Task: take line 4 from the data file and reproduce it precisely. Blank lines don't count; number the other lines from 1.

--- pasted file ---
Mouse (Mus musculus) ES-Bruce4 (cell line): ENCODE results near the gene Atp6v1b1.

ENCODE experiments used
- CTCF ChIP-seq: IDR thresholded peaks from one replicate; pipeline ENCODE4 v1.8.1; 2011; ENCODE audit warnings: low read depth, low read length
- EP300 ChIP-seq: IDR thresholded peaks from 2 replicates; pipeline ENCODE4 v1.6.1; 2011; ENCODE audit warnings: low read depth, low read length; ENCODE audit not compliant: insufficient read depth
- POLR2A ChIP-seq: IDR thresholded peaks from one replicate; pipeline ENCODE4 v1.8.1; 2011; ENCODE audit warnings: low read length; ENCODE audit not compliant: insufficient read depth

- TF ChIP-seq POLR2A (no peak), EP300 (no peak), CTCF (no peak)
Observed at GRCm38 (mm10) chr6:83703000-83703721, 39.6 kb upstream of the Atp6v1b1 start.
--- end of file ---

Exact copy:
- EP300 ChIP-seq: IDR thresholded peaks from 2 replicates; pipeline ENCODE4 v1.6.1; 2011; ENCODE audit warnings: low read depth, low read length; ENCODE audit not compliant: insufficient read depth